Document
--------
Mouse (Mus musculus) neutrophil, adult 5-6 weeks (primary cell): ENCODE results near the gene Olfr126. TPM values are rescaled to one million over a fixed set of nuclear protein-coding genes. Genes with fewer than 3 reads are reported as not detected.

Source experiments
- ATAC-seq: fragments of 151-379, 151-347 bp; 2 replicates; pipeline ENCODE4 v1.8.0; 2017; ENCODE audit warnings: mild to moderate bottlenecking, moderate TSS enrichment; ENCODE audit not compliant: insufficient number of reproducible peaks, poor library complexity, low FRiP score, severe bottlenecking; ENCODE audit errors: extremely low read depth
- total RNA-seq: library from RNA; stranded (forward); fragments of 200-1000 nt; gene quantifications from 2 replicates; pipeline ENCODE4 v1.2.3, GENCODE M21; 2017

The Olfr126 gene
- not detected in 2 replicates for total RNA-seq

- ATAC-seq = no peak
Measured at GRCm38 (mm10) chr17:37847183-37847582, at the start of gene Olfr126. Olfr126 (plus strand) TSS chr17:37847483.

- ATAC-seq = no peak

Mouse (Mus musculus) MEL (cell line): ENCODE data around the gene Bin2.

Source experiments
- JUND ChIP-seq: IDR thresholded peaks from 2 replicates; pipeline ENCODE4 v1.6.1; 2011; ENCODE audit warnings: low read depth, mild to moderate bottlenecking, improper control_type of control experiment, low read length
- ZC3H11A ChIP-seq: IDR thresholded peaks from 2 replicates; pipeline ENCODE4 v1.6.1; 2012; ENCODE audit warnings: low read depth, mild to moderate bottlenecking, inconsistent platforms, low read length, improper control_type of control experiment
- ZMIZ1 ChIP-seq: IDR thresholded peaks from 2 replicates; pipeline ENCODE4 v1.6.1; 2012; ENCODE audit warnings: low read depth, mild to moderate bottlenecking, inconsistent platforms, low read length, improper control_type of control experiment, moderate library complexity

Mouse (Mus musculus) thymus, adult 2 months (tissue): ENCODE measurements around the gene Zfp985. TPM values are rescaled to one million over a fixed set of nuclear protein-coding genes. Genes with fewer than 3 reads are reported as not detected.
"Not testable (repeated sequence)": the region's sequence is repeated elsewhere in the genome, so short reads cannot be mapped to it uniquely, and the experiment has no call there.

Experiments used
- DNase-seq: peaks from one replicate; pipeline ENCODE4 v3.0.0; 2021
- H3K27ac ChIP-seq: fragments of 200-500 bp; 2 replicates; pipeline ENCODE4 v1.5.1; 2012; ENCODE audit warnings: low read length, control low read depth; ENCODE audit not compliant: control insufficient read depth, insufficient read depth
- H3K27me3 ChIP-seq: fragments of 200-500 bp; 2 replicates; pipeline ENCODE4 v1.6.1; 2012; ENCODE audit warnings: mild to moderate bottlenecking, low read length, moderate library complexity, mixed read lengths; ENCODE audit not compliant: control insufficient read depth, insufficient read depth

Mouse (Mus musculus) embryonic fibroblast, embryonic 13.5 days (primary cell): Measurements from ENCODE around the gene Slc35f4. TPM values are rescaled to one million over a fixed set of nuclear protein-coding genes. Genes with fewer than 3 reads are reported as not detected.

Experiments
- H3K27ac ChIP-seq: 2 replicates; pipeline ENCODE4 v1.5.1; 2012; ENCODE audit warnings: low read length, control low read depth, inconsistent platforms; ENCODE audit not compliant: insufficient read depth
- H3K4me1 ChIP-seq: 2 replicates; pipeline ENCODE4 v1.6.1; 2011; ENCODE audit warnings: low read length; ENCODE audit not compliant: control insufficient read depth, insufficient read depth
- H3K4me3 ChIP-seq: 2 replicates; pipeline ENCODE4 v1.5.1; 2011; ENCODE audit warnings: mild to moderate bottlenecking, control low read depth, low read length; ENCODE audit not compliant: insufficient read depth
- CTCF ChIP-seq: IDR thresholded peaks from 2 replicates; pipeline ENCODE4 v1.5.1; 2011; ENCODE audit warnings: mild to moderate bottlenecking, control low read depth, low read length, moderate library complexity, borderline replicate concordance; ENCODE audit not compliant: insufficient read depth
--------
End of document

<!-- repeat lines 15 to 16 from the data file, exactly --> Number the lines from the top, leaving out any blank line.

Mouse (Mus musculus) thymus, adult 2 months (tissue): ENCODE measurements around the gene Zfp985. TPM values are rescaled to one million over a fixed set of nuclear protein-coding genes. Genes with fewer than 3 reads are reported as not detected.
"Not testable (repeated sequence)": the region's sequence is repeated elsewhere in the genome, so short reads cannot be mapped to it uniquely, and the experiment has no call there.